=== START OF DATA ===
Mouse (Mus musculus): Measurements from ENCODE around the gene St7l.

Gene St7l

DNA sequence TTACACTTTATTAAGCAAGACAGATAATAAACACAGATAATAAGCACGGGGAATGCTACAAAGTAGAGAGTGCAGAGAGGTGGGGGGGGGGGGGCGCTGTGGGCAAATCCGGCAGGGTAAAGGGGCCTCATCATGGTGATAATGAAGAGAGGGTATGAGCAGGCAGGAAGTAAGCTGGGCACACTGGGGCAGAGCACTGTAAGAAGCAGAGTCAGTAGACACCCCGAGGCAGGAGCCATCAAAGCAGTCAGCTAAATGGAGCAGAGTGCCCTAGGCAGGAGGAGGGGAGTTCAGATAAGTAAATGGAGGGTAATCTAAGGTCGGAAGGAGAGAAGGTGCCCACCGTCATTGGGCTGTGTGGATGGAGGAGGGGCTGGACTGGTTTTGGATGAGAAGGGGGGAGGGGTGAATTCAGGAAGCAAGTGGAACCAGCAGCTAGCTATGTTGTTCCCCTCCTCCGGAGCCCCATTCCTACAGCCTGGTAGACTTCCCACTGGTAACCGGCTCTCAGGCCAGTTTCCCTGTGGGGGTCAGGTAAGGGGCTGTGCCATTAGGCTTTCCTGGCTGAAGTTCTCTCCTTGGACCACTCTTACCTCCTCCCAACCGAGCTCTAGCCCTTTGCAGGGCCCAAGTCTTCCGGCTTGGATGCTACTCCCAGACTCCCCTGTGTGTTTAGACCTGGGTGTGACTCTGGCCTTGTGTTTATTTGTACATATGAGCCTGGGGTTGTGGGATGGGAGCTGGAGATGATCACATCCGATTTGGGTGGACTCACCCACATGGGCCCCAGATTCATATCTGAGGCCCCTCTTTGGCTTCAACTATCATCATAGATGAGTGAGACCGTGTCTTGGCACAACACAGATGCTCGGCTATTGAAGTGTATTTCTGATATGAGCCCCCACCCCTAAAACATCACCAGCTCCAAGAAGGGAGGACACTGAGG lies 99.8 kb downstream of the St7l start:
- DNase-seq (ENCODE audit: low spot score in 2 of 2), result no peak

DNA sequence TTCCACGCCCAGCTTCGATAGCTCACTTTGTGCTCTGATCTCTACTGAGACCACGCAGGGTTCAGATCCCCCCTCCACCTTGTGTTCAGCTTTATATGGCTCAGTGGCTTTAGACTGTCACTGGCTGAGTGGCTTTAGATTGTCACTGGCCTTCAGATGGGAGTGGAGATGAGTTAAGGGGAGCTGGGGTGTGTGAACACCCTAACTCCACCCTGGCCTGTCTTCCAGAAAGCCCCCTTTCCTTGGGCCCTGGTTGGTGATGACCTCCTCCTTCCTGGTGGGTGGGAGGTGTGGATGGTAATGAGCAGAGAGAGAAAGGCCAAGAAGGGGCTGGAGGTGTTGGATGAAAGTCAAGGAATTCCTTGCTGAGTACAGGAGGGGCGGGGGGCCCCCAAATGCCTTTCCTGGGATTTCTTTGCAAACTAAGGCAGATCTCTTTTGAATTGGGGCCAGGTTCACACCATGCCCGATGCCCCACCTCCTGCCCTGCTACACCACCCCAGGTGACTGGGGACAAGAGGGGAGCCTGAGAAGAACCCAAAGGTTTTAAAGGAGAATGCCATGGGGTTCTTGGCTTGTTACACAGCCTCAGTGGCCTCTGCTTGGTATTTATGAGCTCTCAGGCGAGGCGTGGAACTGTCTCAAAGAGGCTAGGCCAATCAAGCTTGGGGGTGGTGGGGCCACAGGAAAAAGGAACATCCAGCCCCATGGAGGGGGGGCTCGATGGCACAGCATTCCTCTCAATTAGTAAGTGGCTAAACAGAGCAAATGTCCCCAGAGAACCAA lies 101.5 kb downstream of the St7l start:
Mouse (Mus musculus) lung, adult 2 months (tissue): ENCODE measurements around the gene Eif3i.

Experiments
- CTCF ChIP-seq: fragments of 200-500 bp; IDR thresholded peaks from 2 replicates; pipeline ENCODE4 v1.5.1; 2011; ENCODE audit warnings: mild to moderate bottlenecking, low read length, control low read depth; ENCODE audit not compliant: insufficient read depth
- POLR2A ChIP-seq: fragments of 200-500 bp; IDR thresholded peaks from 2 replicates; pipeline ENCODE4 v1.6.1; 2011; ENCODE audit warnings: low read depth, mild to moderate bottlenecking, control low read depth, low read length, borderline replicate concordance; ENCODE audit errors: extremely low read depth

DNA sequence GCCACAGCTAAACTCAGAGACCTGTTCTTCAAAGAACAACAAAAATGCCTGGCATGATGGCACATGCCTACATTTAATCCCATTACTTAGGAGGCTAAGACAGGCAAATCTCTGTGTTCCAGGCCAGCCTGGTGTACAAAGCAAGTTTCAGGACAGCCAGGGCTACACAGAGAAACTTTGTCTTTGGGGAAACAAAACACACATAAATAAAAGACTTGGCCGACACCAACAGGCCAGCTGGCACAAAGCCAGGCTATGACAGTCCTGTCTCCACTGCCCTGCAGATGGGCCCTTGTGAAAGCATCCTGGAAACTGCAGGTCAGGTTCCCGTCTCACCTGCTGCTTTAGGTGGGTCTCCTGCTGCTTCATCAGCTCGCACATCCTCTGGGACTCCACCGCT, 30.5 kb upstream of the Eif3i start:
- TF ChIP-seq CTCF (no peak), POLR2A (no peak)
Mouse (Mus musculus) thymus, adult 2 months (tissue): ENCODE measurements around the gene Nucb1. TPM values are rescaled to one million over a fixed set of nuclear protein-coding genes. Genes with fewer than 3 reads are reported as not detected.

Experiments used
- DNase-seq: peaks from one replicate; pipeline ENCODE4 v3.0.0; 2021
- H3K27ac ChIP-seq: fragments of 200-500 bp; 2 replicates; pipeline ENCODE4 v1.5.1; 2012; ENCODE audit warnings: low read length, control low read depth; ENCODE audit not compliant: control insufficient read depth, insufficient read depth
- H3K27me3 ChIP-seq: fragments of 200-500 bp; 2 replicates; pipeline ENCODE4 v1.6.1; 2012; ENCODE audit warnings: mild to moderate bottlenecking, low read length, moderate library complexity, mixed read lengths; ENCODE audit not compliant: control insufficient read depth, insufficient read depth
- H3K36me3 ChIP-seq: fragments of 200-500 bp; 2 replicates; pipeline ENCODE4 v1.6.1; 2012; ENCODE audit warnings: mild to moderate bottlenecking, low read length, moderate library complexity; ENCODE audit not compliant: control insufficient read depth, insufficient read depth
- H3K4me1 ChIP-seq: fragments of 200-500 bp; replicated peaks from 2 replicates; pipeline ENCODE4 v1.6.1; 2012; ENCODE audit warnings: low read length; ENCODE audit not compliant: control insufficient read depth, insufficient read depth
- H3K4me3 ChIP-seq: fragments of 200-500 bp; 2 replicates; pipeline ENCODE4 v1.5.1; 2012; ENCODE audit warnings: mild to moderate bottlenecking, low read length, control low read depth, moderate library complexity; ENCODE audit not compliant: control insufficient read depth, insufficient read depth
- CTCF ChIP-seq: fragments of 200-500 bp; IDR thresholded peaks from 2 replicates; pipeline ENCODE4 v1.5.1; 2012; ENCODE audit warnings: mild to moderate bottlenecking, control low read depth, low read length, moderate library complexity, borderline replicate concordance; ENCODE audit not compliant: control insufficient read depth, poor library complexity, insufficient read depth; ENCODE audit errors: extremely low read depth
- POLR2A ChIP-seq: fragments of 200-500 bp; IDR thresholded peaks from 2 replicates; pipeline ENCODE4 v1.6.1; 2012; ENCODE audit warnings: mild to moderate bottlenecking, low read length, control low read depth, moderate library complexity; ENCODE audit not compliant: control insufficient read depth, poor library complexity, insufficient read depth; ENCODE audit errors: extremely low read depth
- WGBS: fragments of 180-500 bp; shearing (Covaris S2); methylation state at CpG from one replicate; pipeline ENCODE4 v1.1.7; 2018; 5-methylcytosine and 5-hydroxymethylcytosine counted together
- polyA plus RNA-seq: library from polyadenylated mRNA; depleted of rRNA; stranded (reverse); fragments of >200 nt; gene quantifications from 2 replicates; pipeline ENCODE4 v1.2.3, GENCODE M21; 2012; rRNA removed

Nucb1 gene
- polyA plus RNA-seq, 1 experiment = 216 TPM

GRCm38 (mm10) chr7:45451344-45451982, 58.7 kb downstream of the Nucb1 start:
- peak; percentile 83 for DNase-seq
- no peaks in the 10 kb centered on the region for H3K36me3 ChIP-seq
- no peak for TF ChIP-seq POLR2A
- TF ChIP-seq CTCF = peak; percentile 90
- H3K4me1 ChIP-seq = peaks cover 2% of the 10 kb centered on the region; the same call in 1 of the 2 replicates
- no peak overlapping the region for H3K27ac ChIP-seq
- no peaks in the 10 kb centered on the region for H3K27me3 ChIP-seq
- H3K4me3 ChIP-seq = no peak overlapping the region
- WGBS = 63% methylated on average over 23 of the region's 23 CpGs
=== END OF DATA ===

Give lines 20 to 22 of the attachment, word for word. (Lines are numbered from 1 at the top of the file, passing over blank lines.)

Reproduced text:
- CTCF ChIP-seq: fragments of 200-500 bp; IDR thresholded peaks from 2 replicates; pipeline ENCODE4 v1.5.1; 2012; ENCODE audit warnings: mild to moderate bottlenecking, control low read depth, low read length, moderate library complexity, borderline replicate concordance; ENCODE audit not compliant: control insufficient read depth, poor library complexity, insufficient read depth; ENCODE audit errors: extremely low read depth
- POLR2A ChIP-seq: fragments of 200-500 bp; IDR thresholded peaks from 2 replicates; pipeline ENCODE4 v1.6.1; 2012; ENCODE audit warnings: mild to moderate bottlenecking, low read length, control low read depth, moderate library complexity; ENCODE audit not compliant: control insufficient read depth, poor library complexity, insufficient read depth; ENCODE audit errors: extremely low read depth
- WGBS: fragments of 180-500 bp; shearing (Covaris S2); methylation state at CpG from one replicate; pipeline ENCODE4 v1.1.7; 2018; 5-methylcytosine and 5-hydroxymethylcytosine counted together